Intel’s Security At Stake as Alder Lake BIOS Source Code Leaks Online

 

[UPDATE]: In a message to Tom’s Hardware, Intel has finally acknowledged the incident:

Our proprietary UEFI code appears to have been leaked by a third party. We do not believe this exposes any new security vulnerabilities as we do not rely on obfuscation of information as a security measure. This code is covered under our bug bounty program within the Project Circuit Breaker campaign, and we encourage any researchers who may identify potential vulnerabilities to bring them our attention through this program. We are reaching out to both customers and the security research community to keep them informed of this situation.”

The source code for Intel’s Alder Lake BIOS allegedly leaked onto 4chan by an unidentified person, and it now seems that a duplicate copy has been shared on GitHub.

The files are in a 2.8 GB zip file, which after decompression grows to 5.86 GB.No official/reputable source has confirmed the authenticity of the leaked files. The alleged leak was revealed by tweets from @glowingfreak

The file appears to contain a large number of data and tools designed for creating a BIOS/UEFI for the Alder Lake platform and chipsets from Intel. Although it’s unclear how the files were obtained, one of them does mention “Lenovo Feature Tag Test Information.” The git log has also revealed a few further hints. 

Even if it is established that the files include critical information, it is unknown if they might be utilised to create exploits, especially if they came from a source other than Intel. It’s simple to imagine that the majority of motherboard manufacturers and original equipment manufacturers (OEMs) would have access to tools and information similar to these for developing firmware for Intel platforms, and Intel would probably scrub any excessively sensitive material before making it available to external vendors.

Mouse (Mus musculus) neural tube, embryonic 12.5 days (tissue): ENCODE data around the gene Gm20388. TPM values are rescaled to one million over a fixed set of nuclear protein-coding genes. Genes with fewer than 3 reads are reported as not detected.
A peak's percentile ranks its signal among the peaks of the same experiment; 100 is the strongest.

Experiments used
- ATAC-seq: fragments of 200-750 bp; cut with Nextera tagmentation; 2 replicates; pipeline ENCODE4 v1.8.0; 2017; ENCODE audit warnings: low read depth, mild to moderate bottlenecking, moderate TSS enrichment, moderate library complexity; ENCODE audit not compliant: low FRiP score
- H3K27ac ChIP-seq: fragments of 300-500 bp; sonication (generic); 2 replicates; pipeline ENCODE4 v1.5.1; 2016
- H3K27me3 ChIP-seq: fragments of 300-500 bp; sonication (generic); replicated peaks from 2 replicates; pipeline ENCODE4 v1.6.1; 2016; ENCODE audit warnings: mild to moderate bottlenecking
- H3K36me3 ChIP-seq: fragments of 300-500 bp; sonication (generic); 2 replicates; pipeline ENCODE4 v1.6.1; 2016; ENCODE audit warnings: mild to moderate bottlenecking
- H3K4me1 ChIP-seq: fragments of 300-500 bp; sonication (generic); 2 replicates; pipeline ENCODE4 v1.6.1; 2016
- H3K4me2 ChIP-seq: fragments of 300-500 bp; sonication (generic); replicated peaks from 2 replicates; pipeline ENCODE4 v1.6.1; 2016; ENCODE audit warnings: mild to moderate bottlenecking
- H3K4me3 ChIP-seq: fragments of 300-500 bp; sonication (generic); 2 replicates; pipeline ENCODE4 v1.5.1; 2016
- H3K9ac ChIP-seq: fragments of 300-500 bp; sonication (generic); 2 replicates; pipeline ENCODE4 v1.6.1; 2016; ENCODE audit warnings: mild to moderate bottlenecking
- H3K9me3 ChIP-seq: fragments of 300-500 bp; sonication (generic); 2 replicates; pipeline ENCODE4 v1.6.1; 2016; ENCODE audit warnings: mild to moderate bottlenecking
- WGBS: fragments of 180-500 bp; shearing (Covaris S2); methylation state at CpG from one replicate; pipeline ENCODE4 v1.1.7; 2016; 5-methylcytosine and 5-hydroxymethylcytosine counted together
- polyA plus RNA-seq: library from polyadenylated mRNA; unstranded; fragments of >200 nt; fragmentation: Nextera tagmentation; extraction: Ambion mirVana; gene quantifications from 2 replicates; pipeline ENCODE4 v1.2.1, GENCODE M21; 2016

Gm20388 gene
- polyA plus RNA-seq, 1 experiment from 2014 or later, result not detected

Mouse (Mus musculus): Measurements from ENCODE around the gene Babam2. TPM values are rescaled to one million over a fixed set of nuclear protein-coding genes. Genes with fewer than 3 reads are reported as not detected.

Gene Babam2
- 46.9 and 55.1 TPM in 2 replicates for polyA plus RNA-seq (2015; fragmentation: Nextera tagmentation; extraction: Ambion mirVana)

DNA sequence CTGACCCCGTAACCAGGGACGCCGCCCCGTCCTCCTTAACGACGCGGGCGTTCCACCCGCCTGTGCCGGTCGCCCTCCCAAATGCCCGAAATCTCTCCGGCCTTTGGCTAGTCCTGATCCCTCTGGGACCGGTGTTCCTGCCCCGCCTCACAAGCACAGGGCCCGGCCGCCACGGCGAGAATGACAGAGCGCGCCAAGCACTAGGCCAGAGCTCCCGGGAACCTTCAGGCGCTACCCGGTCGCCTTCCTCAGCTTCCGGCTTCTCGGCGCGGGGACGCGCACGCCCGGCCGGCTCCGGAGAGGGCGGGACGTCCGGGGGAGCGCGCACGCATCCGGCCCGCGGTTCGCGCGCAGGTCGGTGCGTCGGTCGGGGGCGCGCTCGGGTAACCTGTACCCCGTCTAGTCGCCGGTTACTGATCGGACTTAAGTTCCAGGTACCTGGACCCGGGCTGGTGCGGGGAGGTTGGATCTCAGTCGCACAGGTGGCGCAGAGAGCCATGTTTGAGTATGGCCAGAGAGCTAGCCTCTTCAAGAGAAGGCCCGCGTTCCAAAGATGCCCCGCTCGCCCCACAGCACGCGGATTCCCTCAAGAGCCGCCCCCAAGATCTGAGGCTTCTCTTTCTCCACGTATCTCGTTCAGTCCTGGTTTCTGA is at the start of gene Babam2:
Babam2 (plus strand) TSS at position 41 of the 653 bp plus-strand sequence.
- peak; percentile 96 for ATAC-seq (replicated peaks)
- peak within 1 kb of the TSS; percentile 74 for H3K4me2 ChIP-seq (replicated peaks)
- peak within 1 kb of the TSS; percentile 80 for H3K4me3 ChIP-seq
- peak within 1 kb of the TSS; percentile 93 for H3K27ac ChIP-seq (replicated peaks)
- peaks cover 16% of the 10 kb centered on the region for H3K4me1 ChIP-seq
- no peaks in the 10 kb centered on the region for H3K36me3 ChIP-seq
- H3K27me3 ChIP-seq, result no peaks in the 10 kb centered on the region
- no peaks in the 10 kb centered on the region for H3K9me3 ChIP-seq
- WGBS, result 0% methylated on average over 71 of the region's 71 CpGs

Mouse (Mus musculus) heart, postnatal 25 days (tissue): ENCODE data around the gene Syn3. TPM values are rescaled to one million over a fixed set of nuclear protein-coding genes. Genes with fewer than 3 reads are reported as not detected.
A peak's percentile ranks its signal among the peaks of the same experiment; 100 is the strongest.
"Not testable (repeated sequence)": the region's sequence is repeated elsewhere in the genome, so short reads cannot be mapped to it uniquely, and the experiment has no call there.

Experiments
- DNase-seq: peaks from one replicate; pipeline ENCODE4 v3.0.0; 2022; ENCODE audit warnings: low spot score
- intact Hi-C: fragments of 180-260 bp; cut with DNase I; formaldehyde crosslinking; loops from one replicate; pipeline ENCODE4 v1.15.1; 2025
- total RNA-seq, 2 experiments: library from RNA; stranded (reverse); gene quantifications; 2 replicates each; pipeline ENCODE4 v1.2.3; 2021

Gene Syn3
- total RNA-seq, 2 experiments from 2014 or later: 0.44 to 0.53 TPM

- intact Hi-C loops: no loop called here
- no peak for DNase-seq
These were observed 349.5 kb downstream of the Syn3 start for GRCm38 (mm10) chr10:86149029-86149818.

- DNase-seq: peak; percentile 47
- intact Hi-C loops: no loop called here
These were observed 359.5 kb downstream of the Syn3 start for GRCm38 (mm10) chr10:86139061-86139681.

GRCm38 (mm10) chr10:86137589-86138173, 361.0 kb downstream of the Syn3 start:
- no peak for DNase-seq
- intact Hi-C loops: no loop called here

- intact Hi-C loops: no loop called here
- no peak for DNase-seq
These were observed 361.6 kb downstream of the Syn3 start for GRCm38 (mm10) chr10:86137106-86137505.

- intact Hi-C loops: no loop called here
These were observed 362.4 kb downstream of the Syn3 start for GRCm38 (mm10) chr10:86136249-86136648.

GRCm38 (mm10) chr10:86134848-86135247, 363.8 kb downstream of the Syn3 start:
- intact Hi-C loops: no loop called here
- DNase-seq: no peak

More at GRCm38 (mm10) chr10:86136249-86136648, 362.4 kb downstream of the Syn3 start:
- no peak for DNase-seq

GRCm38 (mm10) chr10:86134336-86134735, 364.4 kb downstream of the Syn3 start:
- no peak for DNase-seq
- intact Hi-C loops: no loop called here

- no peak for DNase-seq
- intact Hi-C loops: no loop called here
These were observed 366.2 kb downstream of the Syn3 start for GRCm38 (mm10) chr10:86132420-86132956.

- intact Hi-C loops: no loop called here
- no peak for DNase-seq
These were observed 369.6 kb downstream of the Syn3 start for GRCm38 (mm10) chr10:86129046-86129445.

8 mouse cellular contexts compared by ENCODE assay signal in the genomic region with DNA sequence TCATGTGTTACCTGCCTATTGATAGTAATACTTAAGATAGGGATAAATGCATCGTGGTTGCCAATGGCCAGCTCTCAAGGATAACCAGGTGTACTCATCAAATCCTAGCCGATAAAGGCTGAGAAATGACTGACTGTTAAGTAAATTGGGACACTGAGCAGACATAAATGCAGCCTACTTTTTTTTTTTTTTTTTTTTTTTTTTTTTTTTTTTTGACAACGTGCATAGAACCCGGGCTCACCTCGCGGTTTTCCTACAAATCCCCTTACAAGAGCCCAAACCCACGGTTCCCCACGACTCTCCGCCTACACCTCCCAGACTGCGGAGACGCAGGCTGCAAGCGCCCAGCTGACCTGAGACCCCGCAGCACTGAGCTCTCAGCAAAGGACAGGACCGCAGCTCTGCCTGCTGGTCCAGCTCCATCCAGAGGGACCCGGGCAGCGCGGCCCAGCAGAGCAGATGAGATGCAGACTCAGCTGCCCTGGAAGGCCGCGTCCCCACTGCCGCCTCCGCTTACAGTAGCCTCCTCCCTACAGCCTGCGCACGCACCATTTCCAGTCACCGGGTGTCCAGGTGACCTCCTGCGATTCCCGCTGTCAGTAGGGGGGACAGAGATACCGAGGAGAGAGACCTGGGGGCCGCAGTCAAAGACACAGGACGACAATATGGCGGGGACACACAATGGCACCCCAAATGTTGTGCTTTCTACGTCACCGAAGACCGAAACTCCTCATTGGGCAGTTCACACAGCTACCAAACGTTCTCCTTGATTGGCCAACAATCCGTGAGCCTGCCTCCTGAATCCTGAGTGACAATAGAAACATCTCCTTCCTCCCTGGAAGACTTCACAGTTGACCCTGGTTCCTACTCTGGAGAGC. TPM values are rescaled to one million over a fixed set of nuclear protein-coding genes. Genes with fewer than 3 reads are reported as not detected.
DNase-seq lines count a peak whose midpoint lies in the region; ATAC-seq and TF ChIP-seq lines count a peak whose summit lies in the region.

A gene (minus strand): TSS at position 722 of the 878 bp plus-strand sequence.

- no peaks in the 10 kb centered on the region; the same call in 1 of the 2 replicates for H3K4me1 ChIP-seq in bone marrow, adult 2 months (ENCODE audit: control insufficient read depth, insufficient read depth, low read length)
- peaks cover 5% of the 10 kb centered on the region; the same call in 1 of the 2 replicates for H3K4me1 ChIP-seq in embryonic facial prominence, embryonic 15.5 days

Having said that, having sensitive information in the hands of malicious users is never a good thing, and even tiny amounts of information can create significant vulnerabilities. particularly when it concerns security mechanisms

Despite the fact that we are unsure of how the files were obtained, recent attacks have targeted outside vendors to steal data from semiconductor makers covertly, facilitating ransom efforts.

In the recent wave of attacks, RansomHouse made an effort to blackmail AMD after obtaining 56GB of data. In the infamous “Gigabyte Hack,” AMD partner Gigabyte also had 112 GB of private information taken, although AMD declined to pay the ransom for that hack. As a result, details about AMD’s upcoming Zen 4 processors were leaked before to introduction, which eventually turned out to be accurate.

A recent attack on NVIDIA also resulted in the loss of 1TB of company data, but the industry behemoth in GPU production responded by destroying the stolen data with its own procedures.

We don’t have any additional information about the alleged Intel leak but we will update you as soon as we recieve any official statement.

Muhammad Zuhair
Passionate about technology and gaming content, Zuhair focuses on analysing information and then presenting it to the audience.
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